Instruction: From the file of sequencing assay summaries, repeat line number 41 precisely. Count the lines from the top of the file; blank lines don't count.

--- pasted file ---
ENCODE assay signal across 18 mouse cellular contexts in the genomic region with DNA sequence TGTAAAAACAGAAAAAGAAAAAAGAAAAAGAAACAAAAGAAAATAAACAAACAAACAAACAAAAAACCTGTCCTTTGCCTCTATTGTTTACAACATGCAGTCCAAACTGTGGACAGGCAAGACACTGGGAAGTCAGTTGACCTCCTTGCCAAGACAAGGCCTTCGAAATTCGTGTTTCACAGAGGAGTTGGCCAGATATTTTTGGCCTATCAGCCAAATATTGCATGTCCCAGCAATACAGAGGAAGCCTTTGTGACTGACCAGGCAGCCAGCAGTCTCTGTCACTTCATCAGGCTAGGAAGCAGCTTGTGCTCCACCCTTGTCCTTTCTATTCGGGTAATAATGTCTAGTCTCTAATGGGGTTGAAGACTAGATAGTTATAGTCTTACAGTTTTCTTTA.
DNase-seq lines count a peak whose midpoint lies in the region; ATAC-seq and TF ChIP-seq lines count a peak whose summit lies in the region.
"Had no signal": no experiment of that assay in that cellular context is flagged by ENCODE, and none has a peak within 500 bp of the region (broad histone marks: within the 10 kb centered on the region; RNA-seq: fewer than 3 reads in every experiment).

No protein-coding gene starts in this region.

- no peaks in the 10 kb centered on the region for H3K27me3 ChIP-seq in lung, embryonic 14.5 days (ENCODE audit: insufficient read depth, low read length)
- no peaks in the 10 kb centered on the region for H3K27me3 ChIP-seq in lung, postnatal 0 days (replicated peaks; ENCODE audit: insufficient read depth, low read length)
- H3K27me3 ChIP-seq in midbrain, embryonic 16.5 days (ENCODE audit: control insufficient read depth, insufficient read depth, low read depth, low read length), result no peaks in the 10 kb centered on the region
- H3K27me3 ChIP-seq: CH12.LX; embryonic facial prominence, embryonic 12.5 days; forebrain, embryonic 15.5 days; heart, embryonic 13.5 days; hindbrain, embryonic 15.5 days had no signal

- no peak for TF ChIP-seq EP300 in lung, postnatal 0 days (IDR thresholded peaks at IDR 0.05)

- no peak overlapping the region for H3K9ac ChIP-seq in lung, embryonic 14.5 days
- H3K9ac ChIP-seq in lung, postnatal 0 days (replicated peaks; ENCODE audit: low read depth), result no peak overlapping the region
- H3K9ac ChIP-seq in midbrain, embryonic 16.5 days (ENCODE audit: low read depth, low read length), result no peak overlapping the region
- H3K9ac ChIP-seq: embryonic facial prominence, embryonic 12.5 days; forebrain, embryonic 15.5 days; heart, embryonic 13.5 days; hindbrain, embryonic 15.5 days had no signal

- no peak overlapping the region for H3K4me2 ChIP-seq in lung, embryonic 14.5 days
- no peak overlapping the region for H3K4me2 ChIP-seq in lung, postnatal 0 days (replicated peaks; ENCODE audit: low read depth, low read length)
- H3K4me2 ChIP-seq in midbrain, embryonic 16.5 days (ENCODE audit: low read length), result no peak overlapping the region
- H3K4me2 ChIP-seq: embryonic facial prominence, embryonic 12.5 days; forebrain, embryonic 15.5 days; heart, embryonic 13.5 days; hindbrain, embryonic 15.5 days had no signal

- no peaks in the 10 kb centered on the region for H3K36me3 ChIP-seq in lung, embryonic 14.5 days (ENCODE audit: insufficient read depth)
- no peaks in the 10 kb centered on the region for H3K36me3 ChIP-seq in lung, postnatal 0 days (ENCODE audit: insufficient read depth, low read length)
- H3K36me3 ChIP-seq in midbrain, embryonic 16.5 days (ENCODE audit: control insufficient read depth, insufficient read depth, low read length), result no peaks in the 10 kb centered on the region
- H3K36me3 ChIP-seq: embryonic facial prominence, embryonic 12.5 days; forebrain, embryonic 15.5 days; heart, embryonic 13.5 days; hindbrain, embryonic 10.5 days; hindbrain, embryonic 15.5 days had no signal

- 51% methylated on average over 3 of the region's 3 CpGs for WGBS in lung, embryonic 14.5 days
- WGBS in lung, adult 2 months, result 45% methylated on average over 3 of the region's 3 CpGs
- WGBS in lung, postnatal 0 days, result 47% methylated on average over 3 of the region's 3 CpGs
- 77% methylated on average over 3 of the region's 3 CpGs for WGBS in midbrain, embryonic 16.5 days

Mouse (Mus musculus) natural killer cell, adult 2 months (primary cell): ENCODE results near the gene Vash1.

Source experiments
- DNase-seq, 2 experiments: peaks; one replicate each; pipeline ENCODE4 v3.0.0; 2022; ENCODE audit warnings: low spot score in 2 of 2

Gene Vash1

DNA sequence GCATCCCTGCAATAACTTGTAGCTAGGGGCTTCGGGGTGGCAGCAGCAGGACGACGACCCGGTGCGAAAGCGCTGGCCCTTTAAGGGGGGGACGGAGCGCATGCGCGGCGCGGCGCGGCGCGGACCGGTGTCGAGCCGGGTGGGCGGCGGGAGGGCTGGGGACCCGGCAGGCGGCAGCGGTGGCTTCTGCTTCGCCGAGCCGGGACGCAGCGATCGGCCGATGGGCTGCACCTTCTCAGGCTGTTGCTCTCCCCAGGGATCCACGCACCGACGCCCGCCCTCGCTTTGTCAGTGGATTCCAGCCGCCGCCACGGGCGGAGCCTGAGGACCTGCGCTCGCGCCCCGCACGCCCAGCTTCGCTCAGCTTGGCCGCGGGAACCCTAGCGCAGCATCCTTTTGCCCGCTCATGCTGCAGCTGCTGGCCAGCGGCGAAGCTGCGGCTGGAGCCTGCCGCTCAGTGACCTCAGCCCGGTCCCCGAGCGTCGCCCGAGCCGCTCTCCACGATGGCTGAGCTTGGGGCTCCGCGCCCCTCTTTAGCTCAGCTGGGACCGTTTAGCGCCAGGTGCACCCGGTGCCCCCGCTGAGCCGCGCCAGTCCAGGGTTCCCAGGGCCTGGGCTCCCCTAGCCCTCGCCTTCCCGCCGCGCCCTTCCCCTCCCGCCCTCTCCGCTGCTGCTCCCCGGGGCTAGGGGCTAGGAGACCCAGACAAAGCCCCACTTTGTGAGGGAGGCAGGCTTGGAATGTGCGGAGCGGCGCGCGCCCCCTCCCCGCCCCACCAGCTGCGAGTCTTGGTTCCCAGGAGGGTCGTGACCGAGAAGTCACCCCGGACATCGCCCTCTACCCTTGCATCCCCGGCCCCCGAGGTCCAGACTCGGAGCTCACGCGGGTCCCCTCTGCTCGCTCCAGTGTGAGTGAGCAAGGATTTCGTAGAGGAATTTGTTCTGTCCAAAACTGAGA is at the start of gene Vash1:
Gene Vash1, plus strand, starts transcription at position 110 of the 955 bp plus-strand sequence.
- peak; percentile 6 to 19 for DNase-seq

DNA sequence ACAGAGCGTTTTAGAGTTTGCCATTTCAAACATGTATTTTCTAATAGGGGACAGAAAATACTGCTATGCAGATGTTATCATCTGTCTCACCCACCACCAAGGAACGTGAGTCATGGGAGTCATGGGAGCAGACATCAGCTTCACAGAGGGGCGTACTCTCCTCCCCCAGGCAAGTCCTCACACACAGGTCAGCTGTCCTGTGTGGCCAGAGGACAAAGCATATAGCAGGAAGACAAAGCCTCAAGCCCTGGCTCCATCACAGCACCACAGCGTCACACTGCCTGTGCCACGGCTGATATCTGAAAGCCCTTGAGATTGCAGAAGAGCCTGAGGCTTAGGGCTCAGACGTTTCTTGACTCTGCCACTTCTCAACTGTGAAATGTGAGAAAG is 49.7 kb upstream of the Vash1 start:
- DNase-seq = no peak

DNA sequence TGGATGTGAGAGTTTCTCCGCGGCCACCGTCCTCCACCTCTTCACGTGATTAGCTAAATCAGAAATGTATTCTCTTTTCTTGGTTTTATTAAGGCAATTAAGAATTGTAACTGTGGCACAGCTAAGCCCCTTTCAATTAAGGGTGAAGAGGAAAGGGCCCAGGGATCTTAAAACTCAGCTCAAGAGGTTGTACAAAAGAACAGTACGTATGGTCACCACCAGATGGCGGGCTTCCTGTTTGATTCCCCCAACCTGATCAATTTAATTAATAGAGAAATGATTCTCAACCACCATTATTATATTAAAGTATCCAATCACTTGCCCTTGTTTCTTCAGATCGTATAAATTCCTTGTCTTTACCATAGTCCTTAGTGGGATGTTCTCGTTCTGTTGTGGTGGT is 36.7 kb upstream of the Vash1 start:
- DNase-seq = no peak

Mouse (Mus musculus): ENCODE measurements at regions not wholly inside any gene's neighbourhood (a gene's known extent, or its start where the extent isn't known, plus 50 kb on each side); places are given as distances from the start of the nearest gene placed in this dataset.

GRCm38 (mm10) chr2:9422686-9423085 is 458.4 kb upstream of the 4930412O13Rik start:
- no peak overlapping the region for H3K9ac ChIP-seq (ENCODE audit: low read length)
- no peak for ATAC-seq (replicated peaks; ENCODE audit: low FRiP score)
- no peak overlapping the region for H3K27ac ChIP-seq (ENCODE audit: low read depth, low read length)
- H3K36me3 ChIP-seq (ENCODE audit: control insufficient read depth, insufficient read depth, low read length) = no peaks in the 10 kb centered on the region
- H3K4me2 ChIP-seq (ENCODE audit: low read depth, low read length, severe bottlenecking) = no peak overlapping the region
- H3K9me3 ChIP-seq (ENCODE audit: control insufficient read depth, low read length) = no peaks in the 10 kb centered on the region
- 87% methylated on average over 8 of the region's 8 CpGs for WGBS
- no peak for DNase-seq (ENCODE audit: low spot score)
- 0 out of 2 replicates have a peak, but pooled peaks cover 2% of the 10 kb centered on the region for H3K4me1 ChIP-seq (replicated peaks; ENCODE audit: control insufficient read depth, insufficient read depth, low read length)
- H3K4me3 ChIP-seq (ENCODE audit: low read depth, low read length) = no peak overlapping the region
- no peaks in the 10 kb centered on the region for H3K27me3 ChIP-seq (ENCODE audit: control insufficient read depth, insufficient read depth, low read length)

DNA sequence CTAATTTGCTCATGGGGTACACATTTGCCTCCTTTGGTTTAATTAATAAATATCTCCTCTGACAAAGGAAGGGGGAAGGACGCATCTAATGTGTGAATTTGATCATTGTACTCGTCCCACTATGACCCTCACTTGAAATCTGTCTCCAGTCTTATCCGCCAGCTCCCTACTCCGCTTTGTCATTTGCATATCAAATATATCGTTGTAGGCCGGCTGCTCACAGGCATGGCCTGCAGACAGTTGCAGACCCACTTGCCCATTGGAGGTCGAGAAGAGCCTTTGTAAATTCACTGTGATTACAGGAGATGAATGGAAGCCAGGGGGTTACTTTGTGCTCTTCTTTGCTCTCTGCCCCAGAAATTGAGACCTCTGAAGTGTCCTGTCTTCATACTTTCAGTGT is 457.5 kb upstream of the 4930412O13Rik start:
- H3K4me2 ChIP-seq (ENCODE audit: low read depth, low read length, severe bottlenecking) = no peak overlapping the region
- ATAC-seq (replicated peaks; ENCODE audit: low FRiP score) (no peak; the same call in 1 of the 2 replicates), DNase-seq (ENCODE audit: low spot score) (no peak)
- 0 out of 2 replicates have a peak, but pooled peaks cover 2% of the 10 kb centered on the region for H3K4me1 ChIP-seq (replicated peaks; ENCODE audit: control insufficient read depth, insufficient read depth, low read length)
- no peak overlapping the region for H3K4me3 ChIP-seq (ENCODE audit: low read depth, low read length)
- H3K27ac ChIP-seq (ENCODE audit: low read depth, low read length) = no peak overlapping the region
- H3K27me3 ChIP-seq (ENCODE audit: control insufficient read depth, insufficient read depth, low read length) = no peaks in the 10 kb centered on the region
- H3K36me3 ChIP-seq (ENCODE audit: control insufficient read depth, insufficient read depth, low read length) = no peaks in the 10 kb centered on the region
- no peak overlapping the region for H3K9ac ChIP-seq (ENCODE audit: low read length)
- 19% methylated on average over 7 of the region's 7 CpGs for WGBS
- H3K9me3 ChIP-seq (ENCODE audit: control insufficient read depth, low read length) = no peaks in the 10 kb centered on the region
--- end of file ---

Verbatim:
- no peak overlapping the region for H3K27ac ChIP-seq (ENCODE audit: low read depth, low read length)